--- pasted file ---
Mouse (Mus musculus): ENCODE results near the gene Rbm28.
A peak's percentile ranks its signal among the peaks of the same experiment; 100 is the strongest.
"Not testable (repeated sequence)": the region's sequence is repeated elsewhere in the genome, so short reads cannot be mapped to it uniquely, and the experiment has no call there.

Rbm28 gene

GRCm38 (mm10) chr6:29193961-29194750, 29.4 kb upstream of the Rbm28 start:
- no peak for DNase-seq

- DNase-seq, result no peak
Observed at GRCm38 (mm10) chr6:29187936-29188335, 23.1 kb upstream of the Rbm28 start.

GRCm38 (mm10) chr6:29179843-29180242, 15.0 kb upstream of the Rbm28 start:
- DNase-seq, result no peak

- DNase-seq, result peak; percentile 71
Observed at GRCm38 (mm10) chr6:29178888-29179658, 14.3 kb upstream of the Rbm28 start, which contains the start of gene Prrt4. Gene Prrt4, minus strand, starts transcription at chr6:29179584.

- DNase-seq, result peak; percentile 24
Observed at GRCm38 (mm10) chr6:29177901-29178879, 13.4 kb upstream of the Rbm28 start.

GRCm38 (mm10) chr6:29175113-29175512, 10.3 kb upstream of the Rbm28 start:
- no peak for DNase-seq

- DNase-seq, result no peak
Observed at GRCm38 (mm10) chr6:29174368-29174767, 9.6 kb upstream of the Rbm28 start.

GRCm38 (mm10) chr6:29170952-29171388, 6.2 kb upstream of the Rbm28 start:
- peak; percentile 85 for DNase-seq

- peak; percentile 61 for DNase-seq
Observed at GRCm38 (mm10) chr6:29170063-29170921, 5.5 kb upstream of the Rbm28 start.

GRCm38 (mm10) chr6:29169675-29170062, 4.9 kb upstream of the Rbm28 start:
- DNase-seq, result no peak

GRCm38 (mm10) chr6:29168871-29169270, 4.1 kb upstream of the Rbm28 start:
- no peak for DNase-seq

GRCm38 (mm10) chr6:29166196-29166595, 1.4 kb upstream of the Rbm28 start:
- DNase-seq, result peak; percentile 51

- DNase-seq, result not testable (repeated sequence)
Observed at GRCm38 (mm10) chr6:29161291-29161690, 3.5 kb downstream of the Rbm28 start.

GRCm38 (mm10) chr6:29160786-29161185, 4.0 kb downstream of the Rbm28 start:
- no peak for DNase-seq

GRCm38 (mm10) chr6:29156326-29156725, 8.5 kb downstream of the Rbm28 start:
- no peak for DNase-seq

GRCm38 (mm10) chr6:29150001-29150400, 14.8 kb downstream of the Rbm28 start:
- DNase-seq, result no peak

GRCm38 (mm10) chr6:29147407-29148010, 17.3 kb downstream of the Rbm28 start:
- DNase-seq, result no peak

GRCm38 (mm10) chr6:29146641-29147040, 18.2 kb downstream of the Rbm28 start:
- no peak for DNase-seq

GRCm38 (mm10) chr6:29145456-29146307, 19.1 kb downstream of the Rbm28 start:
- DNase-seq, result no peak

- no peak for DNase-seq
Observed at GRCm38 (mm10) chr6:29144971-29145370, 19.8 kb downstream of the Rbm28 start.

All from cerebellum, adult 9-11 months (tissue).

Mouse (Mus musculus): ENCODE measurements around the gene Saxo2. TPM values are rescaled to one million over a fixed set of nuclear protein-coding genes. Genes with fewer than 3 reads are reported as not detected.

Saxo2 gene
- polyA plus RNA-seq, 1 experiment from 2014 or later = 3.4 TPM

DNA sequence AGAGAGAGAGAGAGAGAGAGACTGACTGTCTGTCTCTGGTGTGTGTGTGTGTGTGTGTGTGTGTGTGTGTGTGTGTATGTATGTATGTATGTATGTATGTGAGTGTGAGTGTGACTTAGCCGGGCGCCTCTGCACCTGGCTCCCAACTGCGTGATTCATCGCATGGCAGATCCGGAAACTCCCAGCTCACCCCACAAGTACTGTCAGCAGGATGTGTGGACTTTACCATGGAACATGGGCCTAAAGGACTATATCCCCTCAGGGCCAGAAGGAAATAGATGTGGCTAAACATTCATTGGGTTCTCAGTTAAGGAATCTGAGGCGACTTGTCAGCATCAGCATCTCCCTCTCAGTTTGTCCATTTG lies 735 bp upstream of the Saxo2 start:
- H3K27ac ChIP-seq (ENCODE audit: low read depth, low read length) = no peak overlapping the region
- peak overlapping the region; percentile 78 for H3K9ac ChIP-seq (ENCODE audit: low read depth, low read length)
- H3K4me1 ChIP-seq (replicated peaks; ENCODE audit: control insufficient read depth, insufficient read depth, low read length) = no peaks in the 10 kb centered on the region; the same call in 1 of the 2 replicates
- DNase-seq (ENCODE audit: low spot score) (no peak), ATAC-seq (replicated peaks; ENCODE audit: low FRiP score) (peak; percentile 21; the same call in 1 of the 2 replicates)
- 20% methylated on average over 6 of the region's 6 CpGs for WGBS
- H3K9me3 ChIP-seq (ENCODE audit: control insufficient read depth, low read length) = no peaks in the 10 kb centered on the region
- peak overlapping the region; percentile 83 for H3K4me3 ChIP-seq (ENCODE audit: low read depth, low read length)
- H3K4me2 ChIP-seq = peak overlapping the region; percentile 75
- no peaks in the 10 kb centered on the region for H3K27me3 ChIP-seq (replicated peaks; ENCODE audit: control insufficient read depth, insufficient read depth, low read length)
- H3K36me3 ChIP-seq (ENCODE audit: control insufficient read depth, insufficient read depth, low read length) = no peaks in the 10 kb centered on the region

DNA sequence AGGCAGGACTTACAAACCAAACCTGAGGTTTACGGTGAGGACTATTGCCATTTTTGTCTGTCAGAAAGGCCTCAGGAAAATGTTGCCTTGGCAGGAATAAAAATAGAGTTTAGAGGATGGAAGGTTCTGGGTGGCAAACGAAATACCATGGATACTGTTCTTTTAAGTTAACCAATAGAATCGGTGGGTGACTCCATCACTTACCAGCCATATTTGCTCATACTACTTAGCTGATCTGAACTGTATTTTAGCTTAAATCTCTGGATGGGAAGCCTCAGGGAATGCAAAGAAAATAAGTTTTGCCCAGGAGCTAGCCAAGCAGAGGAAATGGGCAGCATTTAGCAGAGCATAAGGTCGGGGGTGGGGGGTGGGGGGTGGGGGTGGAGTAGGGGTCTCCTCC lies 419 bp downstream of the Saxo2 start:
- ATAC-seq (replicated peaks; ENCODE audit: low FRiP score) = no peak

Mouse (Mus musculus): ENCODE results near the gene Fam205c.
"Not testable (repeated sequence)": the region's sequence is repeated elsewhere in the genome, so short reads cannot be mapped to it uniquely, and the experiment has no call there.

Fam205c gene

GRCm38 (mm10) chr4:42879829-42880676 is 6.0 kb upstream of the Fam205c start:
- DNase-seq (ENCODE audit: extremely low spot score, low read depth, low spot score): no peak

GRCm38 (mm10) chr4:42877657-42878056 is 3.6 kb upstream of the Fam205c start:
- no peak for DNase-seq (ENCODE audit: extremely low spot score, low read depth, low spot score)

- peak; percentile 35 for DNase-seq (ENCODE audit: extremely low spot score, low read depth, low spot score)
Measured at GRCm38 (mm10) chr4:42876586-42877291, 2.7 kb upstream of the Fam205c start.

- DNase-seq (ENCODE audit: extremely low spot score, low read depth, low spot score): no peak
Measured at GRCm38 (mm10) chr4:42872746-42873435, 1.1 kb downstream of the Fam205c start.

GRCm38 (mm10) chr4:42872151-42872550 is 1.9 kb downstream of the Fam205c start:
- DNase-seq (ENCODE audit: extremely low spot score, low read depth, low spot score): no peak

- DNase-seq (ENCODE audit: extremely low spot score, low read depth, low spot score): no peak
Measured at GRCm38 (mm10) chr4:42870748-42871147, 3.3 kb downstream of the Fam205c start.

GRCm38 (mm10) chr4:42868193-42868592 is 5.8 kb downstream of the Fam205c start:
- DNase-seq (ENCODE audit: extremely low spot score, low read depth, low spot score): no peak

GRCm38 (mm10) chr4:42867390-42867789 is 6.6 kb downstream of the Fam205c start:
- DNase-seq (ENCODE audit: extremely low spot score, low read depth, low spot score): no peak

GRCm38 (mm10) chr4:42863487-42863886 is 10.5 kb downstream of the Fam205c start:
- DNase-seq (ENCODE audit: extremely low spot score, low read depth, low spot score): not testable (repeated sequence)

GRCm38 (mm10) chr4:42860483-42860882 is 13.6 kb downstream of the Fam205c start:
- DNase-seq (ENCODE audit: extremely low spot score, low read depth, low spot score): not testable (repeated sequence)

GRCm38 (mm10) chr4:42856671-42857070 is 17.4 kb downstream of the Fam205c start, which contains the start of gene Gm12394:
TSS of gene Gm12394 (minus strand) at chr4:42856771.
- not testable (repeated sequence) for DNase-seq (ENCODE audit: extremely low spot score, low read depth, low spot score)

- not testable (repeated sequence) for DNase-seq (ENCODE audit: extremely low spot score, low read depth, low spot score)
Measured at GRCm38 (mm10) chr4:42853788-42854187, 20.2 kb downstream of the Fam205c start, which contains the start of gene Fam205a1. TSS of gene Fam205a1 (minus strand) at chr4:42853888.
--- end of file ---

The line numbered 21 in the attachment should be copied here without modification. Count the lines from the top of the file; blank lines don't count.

- peak; percentile 61 for DNase-seq